1st Edition

Law, Localism, and the Constitution A Comparative Perspective

By John Stanton Copyright 2023
    322 Pages 1 B/W Illustrations
    by Routledge

    Local government affects us all. Wherever we live, in towns, cities, villages, or the smallest of communities, there are locally elected councils tasked with representing people’s interests in the running of the local area. This involves, inter alia, providing public services, maintaining local spaces, and acting as a level of democratic governance within the broader constitutional and executive structure of the state. To fulfil these responsibilities, though, local government must be democratically legitimate; it must have at its disposal reasonable means and resources to function; and it must enjoy a healthy and balanced relationship with centralised government.

    This book explores and analyses the extent to which local government in the different parts of the United Kingdom is able to function effectively and democratically. It draws from local councillors’ views in analysing the state of local government under the current constitutional and governmental arrangements, discussing issues such as councils’ relationships with central government; citizen engagement; finance and public services; and the impact of recent reforms. It contrasts and compares the different approaches adopted in England, Scotland, Wales, and Northern Ireland, also setting out and discussing possible reforms of local government across the United Kingdom. While the focus is on the United Kingdom, the work includes a comparison with other relevant jurisdictions.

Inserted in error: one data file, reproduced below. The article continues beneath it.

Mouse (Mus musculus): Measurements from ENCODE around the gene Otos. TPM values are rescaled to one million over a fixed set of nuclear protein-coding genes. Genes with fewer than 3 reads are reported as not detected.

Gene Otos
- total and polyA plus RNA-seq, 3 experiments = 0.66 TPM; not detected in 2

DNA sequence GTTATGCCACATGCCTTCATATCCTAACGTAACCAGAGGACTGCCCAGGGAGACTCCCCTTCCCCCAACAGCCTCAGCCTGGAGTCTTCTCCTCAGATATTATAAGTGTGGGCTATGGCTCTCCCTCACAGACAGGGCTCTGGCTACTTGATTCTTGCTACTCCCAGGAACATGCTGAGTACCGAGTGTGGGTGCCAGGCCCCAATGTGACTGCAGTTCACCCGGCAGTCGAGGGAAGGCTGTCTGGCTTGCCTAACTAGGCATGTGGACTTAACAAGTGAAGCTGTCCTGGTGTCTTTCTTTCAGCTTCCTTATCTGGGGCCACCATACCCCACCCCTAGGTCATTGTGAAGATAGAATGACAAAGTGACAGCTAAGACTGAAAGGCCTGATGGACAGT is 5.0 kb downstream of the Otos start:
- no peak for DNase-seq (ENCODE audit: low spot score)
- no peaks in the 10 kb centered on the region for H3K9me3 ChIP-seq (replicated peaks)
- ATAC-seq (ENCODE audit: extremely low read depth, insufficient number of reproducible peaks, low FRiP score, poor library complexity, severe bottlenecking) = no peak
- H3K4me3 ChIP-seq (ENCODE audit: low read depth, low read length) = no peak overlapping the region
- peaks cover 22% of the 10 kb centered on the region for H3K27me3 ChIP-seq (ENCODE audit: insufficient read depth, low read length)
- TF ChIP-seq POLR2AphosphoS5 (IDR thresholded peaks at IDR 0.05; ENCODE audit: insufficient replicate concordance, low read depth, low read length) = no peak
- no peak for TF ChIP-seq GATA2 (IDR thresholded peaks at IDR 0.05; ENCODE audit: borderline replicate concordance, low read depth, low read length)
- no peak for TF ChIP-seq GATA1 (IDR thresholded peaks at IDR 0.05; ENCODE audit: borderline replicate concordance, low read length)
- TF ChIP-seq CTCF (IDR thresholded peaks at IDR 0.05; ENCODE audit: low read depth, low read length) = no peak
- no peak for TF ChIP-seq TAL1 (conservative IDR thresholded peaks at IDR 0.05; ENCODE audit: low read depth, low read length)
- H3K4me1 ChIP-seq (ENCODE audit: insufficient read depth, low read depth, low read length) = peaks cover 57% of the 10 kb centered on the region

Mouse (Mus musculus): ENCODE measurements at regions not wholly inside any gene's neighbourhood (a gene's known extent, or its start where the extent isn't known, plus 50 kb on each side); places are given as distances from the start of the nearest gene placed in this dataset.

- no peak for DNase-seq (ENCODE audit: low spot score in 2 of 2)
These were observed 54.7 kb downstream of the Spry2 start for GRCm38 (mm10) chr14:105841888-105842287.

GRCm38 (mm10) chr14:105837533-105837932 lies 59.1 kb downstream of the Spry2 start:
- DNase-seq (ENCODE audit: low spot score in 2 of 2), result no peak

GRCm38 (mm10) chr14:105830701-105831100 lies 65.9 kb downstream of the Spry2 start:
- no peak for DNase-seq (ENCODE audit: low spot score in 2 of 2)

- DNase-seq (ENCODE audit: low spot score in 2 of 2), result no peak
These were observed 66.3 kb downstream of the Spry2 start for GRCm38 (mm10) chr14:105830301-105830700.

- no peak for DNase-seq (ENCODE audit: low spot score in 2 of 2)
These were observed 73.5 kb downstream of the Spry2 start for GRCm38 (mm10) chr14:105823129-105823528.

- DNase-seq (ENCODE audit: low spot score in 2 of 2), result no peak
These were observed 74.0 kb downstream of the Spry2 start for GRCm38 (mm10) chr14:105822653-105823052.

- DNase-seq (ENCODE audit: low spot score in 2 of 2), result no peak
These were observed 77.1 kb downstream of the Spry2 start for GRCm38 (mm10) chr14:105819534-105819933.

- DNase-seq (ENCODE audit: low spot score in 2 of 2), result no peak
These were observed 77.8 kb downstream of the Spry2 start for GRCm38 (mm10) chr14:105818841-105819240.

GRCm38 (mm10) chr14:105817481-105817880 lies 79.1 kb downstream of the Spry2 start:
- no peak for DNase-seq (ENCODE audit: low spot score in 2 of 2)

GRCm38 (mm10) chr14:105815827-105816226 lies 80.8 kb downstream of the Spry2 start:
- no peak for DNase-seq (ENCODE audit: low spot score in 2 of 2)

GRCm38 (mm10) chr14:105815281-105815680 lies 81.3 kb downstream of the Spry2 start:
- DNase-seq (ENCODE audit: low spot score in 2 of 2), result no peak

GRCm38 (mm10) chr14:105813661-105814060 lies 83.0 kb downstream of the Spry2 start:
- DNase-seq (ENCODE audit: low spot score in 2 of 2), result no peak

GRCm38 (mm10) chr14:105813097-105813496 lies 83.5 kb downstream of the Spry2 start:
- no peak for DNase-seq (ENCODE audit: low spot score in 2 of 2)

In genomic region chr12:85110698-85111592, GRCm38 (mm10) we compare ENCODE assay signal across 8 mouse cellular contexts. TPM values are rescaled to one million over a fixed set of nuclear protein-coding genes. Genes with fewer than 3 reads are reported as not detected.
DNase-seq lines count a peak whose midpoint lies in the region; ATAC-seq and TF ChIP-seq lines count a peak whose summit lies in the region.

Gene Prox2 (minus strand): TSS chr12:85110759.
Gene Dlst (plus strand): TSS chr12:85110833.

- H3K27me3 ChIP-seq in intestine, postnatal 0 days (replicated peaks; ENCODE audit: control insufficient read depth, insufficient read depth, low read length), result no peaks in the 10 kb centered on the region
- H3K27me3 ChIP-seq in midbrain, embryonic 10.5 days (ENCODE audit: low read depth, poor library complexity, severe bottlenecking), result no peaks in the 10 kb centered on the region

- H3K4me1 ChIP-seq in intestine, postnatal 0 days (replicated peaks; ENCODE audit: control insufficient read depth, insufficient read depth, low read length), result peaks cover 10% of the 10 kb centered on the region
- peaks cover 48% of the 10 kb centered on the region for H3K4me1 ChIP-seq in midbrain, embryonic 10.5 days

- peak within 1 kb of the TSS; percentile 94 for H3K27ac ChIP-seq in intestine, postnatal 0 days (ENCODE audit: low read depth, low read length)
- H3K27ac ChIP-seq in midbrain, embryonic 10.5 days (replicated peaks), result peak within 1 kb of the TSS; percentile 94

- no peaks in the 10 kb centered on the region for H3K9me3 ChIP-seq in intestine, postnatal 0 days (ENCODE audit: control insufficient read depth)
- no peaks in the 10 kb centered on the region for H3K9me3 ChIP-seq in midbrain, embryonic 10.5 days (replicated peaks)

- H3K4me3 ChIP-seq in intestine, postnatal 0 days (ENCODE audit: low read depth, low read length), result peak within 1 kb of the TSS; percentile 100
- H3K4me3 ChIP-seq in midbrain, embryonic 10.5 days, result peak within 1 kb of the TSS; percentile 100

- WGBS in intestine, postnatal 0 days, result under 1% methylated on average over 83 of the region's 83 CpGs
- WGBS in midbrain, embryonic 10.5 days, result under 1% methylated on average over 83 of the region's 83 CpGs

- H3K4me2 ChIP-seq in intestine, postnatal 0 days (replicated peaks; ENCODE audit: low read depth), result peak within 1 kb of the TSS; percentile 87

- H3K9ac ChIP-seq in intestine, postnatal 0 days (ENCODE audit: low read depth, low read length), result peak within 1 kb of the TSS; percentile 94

PART I – HISTORY, LAW, AND CONSTITUTIONAL FOUNDATION. 1 Introduction. 2 A legal and constitutional history of local government. 3 Local government, subsidiarity, and the Constitution. PART II – LOCAL GOVERNMENT STRUCTURES, DEMOCRACY, AND MONEY. 4 Councils, councillors, and mayors. 5 Local elections and citizen engagement. 6 Local government finance. PART III – CENTRAL-LOCAL RELATIONS AND CONSTITUTIONAL REFORM. 7 Relations between central, devolved, and local government. 8 A new constitutional settlement for local government. APPENDICES – THE SURVEYS AND THE COUNCILS


    John Stanton is a Senior Lecturer in Law at City, University of London, UK. He lectures on constitutional law and comparative constitutional law and is the co-author of a leading public law textbook. John’s first monograph – Democratic Sustainability in a New Era of Localism was published by Routledge in 2014. John is regularly invited to speak internationally on local government, democracy, and devolution, and was recently asked to give oral evidence to the parliamentary Select Committee on Housing, Communities, and Local Government. John is also interested in the Constitution of Malta.